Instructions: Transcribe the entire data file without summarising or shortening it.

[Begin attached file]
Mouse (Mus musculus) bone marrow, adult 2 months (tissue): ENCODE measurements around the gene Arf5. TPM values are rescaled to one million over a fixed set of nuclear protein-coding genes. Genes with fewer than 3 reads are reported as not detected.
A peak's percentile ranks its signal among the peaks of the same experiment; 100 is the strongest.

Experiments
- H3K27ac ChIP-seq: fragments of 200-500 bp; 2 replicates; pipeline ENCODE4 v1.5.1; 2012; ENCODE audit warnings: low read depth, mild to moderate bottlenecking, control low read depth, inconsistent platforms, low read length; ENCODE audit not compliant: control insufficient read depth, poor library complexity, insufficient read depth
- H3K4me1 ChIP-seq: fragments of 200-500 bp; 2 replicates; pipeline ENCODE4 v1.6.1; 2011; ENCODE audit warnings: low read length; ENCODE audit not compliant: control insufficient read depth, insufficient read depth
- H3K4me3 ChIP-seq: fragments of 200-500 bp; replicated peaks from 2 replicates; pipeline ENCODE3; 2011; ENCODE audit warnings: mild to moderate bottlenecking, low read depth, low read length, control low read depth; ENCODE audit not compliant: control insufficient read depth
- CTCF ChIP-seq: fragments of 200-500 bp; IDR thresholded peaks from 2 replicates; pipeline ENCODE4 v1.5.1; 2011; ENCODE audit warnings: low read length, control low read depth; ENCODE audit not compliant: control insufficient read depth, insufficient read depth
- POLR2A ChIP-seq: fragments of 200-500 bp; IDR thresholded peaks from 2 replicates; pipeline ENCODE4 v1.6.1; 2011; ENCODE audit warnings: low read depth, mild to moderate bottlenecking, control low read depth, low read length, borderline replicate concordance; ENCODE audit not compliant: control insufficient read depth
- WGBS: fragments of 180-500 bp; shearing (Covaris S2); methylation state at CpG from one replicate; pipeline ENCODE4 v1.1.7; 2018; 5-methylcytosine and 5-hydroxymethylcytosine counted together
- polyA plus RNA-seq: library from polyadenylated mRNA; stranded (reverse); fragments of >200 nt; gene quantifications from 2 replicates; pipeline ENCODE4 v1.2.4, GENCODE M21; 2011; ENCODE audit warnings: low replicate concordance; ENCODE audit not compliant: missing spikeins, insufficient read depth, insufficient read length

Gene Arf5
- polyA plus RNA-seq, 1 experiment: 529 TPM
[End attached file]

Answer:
Mouse (Mus musculus) bone marrow, adult 2 months (tissue): ENCODE measurements around the gene Arf5. TPM values are rescaled to one million over a fixed set of nuclear protein-coding genes. Genes with fewer than 3 reads are reported as not detected.
A peak's percentile ranks its signal among the peaks of the same experiment; 100 is the strongest.

Experiments
- H3K27ac ChIP-seq: fragments of 200-500 bp; 2 replicates; pipeline ENCODE4 v1.5.1; 2012; ENCODE audit warnings: low read depth, mild to moderate bottlenecking, control low read depth, inconsistent platforms, low read length; ENCODE audit not compliant: control insufficient read depth, poor library complexity, insufficient read depth
- H3K4me1 ChIP-seq: fragments of 200-500 bp; 2 replicates; pipeline ENCODE4 v1.6.1; 2011; ENCODE audit warnings: low read length; ENCODE audit not compliant: control insufficient read depth, insufficient read depth
- H3K4me3 ChIP-seq: fragments of 200-500 bp; replicated peaks from 2 replicates; pipeline ENCODE3; 2011; ENCODE audit warnings: mild to moderate bottlenecking, low read depth, low read length, control low read depth; ENCODE audit not compliant: control insufficient read depth
- CTCF ChIP-seq: fragments of 200-500 bp; IDR thresholded peaks from 2 replicates; pipeline ENCODE4 v1.5.1; 2011; ENCODE audit warnings: low read length, control low read depth; ENCODE audit not compliant: control insufficient read depth, insufficient read depth
- POLR2A ChIP-seq: fragments of 200-500 bp; IDR thresholded peaks from 2 replicates; pipeline ENCODE4 v1.6.1; 2011; ENCODE audit warnings: low read depth, mild to moderate bottlenecking, control low read depth, low read length, borderline replicate concordance; ENCODE audit not compliant: control insufficient read depth
- WGBS: fragments of 180-500 bp; shearing (Covaris S2); methylation state at CpG from one replicate; pipeline ENCODE4 v1.1.7; 2018; 5-methylcytosine and 5-hydroxymethylcytosine counted together
- polyA plus RNA-seq: library from polyadenylated mRNA; stranded (reverse); fragments of >200 nt; gene quantifications from 2 replicates; pipeline ENCODE4 v1.2.4, GENCODE M21; 2011; ENCODE audit warnings: low replicate concordance; ENCODE audit not compliant: missing spikeins, insufficient read depth, insufficient read length

Gene Arf5
- polyA plus RNA-seq, 1 experiment: 529 TPM